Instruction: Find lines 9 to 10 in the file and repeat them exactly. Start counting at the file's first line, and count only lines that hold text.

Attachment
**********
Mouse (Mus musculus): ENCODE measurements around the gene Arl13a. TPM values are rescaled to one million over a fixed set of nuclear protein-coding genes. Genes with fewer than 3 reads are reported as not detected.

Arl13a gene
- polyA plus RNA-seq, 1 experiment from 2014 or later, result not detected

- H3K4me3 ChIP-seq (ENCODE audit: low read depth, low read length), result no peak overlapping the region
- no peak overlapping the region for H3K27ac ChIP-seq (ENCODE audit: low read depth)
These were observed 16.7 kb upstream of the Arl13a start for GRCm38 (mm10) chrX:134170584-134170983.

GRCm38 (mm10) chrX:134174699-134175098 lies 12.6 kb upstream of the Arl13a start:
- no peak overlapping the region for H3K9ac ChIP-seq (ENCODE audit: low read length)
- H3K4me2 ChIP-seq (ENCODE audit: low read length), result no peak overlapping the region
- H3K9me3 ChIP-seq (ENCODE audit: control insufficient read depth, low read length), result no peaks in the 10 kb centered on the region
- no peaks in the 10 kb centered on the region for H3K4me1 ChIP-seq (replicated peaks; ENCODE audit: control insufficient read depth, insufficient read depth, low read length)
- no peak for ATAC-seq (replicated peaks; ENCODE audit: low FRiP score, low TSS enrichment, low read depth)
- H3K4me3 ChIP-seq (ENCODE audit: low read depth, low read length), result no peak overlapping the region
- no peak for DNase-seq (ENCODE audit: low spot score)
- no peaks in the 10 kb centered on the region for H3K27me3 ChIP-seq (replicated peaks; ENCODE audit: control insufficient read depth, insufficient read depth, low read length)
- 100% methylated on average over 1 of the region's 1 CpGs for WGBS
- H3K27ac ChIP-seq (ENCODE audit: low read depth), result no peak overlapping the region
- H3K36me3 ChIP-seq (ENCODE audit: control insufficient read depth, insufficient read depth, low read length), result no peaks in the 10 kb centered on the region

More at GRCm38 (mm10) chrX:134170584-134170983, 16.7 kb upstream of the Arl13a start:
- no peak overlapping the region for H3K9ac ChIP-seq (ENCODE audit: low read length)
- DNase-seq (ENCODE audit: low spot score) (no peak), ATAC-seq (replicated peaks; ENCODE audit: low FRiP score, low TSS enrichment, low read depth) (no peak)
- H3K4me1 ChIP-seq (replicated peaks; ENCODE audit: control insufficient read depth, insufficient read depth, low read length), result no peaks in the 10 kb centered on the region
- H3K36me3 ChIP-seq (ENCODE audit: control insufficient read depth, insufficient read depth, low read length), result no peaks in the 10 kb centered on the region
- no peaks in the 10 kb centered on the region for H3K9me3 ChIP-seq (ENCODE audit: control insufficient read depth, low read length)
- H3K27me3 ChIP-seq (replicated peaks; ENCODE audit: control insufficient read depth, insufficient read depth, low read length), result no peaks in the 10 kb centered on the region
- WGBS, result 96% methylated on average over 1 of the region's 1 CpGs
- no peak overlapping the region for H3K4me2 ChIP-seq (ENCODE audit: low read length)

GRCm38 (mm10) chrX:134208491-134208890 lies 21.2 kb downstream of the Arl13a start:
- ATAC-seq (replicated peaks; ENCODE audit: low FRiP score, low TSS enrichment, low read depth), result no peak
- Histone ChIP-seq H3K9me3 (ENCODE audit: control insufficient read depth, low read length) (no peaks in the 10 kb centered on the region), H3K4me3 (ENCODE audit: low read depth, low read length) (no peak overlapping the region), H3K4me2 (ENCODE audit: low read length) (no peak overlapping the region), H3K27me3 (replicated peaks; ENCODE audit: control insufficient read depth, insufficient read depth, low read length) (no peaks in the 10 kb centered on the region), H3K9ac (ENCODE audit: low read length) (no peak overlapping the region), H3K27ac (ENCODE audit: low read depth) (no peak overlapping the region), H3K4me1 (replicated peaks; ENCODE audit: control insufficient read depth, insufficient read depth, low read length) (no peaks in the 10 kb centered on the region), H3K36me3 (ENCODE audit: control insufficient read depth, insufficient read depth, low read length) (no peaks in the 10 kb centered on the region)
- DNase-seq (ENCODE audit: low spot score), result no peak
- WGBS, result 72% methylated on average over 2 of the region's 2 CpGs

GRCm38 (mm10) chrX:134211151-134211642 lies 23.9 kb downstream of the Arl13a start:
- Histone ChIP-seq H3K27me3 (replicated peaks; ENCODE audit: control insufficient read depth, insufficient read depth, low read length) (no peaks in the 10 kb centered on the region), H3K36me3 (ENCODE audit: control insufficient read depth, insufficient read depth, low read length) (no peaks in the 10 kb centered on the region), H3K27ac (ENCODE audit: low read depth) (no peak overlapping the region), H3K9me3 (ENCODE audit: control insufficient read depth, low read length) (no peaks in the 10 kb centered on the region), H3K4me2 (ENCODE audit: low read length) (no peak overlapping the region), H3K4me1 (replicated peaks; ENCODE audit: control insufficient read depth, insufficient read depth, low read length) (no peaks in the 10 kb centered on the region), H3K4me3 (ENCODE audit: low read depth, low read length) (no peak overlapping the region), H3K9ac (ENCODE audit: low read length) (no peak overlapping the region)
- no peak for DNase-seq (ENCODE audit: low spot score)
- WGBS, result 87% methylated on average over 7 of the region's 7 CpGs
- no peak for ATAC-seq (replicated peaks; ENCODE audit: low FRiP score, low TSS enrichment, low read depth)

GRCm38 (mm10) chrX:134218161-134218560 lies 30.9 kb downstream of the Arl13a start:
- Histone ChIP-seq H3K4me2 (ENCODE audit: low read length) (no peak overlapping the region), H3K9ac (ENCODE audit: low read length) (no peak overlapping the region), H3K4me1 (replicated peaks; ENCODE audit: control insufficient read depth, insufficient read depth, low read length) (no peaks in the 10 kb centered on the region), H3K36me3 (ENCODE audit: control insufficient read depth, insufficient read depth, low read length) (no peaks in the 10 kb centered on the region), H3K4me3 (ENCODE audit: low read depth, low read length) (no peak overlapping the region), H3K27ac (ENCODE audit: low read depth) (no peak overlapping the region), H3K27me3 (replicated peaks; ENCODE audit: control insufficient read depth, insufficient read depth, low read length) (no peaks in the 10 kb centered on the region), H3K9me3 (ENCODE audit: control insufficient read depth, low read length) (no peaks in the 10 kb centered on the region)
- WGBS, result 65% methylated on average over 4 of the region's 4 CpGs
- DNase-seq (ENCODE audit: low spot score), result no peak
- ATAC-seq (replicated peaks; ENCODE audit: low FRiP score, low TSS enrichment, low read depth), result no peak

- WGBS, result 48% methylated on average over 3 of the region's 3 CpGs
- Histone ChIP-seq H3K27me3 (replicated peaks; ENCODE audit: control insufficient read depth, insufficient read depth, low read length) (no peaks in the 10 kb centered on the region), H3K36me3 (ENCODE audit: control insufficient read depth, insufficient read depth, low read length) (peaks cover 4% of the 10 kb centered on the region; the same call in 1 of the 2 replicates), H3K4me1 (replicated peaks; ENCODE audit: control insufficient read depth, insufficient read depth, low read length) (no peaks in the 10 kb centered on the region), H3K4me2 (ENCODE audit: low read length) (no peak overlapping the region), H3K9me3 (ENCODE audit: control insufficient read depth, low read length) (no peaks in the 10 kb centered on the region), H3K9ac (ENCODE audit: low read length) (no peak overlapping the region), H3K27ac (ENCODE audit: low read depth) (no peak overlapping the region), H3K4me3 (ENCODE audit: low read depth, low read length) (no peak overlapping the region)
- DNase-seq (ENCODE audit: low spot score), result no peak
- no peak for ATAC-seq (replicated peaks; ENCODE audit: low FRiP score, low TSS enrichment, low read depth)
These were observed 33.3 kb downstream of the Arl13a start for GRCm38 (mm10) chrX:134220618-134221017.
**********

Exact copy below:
- H3K4me2 ChIP-seq (ENCODE audit: low read length), result no peak overlapping the region
- H3K9me3 ChIP-seq (ENCODE audit: control insufficient read depth, low read length), result no peaks in the 10 kb centered on the region